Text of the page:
History And Context


Painted in Le Raincy, northeast of Paris, The Stone Breaker is one of several small oil sketches on panel – called croquetons – that Georges Seurat painted between 1880 and 1883, very early in his career. Most of them are compact vignettes of laborers – reapers, gardeners, haymakers, stonebreakers – toiling in the sunlit fields and roads of the suburbs around Paris. Seurat’s choice of field hands as subject matter reflected the influence of Jean-François Millet, however, unlike Millet, he intended no idealogical or social commentary on the hardships of peasant life. By objectively depicting the anonymous stonebreaker shattering rocks for the road, Seurat shared more with Courbet, who had painted the same subject thirty years earlier. Like Courbet, Seurat deemed the stonebreaker worthy of representation without “concocting literature on (the worker’s) emotions. While implying empathy for honest workers, Seurat was also concerned with formal issues of composition and contrasts of color and light. To Duncan Phillips, Seurat’s “orchestration with rhythms of line” was one of the “foundations on which the entire edifice of… new painting (was) based.”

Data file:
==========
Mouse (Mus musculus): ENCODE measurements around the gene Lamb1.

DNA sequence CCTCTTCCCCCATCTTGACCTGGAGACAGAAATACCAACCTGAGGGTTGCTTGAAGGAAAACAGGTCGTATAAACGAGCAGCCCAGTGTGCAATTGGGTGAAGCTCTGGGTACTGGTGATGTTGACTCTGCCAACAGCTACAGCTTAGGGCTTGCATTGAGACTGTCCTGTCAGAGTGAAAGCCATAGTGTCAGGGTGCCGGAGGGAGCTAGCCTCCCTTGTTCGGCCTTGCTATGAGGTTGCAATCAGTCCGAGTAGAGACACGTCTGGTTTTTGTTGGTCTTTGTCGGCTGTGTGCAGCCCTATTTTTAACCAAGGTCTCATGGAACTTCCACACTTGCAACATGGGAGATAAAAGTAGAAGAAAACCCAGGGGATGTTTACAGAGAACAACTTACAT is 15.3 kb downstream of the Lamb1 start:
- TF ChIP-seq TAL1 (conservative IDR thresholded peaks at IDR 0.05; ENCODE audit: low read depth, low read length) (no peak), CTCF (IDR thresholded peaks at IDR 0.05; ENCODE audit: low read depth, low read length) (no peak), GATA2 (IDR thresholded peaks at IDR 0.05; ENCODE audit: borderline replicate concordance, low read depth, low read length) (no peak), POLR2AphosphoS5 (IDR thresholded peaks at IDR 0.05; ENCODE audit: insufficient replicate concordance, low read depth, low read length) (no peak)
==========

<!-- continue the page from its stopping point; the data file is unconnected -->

More Works by Georges-Pierre Seurat In the Collection


The Stone Breaker
Georges-Pierre Seurat
1882
Sidewalk Show
Georges-Pierre Seurat
between 1883 and 1884